Plague of Darkness
After Pharaoh reneged on his word yet again, "the LORD said to Moses, 'Stretch out your hand toward heaven, that there may be darkness over the land of Egypt, darkness which may even be felt.' So Moses stretched out his hand toward heaven, and there was thick darkness in all the land of Egypt three days. They did not see one another nor did anyone rise from his place for three days. But all the children of Israel had light in their dwellings" (Exo. 10:21-23). Most have experienced complete darkness for short spans of time, but usually there is a little bit of light even in the dark. Such was not the case in Egypt during this plague. It was pitch black even during the typical daylight hours. Any purely naturalistic explanation of this phenomenon fails; it was another mighty work of Jehovah and the Egyptians knew it. Some have suggested that this was an eclipse. An eclipse could not last three days, and that wouldn't explain how their neighbors, the Israelites, had light as usual. Darkness for this duration would have been a frightening experience. By the third day, some were likely wondering if they'd ever see the sun again! This darkness was an insult to Egypt's religion, particularly to the sun god Amon-Ra. The Egyptian cries to him for help were of no use. Was the God of Israel stronger than Amon-Ra? Indeed He was and is!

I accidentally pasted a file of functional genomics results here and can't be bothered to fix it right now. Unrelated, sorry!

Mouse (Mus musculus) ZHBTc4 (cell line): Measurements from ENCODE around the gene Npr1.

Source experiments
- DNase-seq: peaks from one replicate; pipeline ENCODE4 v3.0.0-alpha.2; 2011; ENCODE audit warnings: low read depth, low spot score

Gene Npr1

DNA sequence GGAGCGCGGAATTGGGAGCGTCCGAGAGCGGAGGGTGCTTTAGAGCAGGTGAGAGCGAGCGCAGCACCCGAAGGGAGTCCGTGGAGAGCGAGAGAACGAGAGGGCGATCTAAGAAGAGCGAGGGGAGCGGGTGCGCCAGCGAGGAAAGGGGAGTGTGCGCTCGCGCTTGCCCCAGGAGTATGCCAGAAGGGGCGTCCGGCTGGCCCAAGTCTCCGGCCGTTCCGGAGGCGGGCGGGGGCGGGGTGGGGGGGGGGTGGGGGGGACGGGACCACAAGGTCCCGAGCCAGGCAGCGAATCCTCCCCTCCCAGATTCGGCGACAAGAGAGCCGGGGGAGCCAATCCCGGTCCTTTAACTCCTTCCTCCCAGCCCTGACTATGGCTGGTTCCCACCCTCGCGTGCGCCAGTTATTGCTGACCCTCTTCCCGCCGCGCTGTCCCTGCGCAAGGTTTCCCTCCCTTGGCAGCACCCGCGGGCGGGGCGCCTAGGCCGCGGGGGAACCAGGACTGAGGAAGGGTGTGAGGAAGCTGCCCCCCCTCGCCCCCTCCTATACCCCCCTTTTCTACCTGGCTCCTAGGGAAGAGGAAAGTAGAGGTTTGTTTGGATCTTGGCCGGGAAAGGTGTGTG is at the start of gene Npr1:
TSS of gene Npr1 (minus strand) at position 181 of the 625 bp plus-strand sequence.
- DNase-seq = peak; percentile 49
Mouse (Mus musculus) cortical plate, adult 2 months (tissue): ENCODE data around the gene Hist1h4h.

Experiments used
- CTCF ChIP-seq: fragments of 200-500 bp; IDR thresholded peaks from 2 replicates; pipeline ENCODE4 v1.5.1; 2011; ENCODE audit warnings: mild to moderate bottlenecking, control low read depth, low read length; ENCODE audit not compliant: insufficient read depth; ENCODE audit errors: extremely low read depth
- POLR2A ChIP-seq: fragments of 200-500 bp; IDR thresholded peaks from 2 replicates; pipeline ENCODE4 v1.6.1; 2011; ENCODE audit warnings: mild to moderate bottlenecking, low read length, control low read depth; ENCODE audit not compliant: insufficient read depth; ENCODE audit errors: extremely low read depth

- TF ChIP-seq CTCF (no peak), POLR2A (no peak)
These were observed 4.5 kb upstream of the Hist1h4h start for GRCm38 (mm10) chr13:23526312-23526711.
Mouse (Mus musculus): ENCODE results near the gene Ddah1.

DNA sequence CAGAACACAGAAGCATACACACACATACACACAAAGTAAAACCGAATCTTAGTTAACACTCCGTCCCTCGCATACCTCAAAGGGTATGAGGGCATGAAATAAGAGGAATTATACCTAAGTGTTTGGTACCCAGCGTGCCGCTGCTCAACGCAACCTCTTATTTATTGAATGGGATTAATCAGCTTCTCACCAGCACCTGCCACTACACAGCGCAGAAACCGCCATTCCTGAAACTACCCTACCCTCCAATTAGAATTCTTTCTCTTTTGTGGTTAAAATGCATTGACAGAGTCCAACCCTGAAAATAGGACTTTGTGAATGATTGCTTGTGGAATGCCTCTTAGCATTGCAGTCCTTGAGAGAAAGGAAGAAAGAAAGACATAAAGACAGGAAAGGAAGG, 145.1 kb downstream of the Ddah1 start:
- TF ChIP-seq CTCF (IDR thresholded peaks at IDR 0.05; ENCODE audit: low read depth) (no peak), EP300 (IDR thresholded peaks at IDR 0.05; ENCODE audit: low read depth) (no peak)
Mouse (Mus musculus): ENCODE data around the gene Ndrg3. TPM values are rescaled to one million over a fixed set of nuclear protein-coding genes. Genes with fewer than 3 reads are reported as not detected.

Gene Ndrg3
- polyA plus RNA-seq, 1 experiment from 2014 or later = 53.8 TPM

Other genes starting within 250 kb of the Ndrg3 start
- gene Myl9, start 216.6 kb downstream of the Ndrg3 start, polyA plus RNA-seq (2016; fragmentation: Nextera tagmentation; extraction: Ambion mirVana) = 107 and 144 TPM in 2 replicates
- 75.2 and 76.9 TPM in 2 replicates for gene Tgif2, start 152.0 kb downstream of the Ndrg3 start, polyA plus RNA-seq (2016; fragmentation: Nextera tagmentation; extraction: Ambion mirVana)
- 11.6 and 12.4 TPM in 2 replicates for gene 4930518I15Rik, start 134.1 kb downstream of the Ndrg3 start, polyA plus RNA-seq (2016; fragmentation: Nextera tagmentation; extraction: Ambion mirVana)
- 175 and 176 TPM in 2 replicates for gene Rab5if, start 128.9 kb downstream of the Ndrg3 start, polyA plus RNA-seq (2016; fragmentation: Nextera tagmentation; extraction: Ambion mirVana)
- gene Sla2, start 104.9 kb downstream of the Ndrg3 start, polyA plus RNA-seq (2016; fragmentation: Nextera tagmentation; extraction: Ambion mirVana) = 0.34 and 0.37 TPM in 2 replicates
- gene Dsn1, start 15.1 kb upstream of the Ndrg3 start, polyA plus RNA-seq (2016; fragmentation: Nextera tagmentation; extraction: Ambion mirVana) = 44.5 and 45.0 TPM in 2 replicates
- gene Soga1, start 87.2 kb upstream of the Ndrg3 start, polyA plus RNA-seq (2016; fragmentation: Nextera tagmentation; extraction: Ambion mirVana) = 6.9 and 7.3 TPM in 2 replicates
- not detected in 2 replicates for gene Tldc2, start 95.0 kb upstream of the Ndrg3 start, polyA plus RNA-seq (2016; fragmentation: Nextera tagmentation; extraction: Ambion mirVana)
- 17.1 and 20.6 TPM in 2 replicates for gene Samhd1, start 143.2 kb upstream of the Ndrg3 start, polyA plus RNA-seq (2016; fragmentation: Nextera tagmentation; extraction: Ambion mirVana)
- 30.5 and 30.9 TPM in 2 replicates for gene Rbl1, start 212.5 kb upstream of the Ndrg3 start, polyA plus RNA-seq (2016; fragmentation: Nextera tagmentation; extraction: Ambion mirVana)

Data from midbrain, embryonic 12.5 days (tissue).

"Then Pharaoh called to Moses and said, 'Go, serve the LORD; only let your flocks and your herds be kept back. Let your little ones also go with you.' But Moses said, 'You must also give us sacrifices and burnt offerings, that we may sacrifice to the LORD our God. Our livestock also shall go with us; not a hoof shall be left behind. For we must take some of them to serve the LORD our God, and even we do not know with what we must serve the LORD until we arrive there.' But the LORD hardened Pharaoh's heart, and he would not let them go. Then Pharaoh said to him, 'Get away from me! Take heed to yourself and see my face no more! For in the day you see my face you shall die!' So Moses said, 'You have spoken well. I will never see your face again'" (10:24-29).

The darkness is an intimidating force and Pharaoh calls for Moses and suggests another compromise: All the people may go to serve Jehovah, but all animals must be left here. Moses replied that such was not acceptable. If Pharaoh would not allow them to take their animals with them (i.e., "give" their own animals into their hand), then they could not go. They needed all of their animals since they didn't know exactly what God would require of them. Pharaoh does not take this news well. If all the animals and all the people left, they likely would never return. Pharaoh had no intentions of allowing his slave labor to escape. Pharaoh became so enraged this time that he commanded Moses to not come before him again, if he valued his life.

Moses is not happy either, as the next chapter describes. It is my belief that the dialogue of Exodus 11 was spoken during what was supposed to be the last meeting between Pharaoh and Moses, though the text is not clear on this.